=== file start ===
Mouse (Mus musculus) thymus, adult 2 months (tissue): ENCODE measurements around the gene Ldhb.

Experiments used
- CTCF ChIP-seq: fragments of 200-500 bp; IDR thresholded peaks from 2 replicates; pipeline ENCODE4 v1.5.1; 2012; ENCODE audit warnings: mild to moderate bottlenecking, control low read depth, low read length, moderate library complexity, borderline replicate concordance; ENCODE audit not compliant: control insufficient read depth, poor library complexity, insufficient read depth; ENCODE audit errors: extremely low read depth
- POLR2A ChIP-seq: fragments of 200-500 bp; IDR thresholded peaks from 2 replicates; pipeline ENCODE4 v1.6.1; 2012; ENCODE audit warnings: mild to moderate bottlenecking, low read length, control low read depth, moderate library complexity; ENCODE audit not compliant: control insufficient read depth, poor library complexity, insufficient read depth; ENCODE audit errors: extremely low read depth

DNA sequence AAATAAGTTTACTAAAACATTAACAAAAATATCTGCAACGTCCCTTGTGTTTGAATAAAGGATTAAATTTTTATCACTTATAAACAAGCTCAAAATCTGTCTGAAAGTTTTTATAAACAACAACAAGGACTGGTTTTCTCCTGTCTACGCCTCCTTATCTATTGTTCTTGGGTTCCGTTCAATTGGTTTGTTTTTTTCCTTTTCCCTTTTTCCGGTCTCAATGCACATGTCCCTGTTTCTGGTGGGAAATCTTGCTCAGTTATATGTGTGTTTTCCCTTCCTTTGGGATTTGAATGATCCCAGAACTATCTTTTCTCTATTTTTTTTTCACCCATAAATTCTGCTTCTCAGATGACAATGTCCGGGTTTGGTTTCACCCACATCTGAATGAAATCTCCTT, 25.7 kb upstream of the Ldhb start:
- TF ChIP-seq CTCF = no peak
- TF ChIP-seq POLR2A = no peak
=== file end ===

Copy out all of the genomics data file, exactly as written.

Mouse (Mus musculus) thymus, adult 2 months (tissue): ENCODE measurements around the gene Ldhb.

Experiments used
- CTCF ChIP-seq: fragments of 200-500 bp; IDR thresholded peaks from 2 replicates; pipeline ENCODE4 v1.5.1; 2012; ENCODE audit warnings: mild to moderate bottlenecking, control low read depth, low read length, moderate library complexity, borderline replicate concordance; ENCODE audit not compliant: control insufficient read depth, poor library complexity, insufficient read depth; ENCODE audit errors: extremely low read depth
- POLR2A ChIP-seq: fragments of 200-500 bp; IDR thresholded peaks from 2 replicates; pipeline ENCODE4 v1.6.1; 2012; ENCODE audit warnings: mild to moderate bottlenecking, low read length, control low read depth, moderate library complexity; ENCODE audit not compliant: control insufficient read depth, poor library complexity, insufficient read depth; ENCODE audit errors: extremely low read depth

DNA sequence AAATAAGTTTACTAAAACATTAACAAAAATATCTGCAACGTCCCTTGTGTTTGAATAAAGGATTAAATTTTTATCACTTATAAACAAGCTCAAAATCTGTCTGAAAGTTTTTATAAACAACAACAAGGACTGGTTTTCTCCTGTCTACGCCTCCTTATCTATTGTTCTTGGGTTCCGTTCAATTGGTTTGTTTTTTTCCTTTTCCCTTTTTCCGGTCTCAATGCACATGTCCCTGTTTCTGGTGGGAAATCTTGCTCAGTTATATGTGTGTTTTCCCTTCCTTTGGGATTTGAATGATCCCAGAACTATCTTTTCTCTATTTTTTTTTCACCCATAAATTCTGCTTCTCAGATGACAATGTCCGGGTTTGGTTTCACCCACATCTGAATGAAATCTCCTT, 25.7 kb upstream of the Ldhb start:
- TF ChIP-seq CTCF = no peak
- TF ChIP-seq POLR2A = no peak